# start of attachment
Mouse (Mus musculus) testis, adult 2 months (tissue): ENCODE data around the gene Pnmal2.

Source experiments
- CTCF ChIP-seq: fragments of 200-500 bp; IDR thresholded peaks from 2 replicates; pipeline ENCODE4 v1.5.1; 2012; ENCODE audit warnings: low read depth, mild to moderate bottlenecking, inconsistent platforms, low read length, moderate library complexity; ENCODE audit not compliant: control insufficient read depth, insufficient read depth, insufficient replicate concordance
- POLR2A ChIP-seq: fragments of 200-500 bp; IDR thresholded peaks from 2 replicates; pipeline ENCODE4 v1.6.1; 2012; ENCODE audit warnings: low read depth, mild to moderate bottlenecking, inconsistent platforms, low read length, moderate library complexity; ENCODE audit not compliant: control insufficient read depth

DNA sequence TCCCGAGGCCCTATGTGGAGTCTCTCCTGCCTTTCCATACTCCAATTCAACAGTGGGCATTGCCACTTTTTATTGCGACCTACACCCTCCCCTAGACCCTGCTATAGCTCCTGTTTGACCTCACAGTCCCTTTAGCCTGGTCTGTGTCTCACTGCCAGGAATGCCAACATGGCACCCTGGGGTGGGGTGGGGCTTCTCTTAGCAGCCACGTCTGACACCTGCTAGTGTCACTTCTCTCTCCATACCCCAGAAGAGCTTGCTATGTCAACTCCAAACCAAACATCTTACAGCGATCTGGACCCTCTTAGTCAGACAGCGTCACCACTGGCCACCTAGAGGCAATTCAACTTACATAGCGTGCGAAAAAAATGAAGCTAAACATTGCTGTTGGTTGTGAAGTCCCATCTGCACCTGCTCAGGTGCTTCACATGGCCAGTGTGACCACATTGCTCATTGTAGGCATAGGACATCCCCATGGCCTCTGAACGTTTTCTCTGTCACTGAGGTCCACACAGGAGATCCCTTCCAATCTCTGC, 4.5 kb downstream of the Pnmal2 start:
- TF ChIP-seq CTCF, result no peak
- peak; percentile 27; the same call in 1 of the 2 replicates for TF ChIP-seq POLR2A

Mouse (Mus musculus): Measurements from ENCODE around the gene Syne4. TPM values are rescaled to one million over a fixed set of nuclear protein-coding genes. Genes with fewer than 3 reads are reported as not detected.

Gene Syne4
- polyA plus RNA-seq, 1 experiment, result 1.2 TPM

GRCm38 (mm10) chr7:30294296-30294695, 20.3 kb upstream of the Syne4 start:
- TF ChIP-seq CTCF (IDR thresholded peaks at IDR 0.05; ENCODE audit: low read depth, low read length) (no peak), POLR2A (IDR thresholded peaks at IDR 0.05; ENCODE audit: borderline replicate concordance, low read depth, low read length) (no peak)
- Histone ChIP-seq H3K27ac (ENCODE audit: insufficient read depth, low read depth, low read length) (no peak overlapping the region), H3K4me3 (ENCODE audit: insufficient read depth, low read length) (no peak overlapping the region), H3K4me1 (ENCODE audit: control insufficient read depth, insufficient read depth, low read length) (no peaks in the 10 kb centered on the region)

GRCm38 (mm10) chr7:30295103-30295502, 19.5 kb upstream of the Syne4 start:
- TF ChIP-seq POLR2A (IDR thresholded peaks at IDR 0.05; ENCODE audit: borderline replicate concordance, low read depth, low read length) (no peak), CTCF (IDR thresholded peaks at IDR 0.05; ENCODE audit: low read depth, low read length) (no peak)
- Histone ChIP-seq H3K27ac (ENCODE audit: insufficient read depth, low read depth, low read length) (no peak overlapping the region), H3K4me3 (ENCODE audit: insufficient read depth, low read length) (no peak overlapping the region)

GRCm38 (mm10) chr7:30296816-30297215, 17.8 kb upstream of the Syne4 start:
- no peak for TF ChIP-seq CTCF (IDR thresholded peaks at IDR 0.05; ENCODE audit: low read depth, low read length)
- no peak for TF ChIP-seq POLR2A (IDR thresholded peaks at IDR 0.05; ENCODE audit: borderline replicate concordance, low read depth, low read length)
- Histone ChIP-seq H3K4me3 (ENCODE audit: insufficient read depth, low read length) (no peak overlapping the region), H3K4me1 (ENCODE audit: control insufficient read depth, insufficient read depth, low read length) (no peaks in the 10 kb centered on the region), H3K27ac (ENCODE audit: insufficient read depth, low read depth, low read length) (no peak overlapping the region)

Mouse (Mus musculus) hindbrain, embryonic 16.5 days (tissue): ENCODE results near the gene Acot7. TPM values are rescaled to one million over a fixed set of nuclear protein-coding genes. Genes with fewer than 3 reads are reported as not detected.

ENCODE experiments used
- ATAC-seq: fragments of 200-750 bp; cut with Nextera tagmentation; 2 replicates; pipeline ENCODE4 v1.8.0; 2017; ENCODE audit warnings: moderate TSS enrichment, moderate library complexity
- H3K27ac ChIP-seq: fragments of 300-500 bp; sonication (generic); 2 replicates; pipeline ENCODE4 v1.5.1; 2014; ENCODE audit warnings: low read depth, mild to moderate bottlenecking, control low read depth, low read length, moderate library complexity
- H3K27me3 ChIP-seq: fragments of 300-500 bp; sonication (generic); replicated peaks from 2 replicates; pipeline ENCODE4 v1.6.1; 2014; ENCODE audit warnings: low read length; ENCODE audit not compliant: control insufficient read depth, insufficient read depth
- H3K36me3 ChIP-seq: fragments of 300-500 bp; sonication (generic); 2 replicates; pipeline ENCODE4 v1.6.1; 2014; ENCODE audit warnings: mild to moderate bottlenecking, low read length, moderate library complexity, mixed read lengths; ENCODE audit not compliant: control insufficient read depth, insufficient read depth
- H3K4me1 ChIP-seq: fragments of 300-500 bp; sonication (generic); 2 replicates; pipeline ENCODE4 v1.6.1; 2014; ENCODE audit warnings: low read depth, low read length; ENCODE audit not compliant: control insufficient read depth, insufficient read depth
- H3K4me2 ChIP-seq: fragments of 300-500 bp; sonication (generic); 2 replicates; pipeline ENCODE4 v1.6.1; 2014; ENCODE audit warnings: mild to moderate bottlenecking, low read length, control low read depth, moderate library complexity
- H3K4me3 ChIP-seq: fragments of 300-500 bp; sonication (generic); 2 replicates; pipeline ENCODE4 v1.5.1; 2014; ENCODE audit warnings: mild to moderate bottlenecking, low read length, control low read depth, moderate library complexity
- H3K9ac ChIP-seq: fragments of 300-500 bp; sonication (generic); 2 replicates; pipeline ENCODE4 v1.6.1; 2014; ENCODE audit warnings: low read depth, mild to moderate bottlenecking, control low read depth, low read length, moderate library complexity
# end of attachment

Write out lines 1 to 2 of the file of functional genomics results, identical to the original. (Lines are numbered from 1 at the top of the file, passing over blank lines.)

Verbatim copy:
Mouse (Mus musculus) testis, adult 2 months (tissue): ENCODE data around the gene Pnmal2.

Source experiments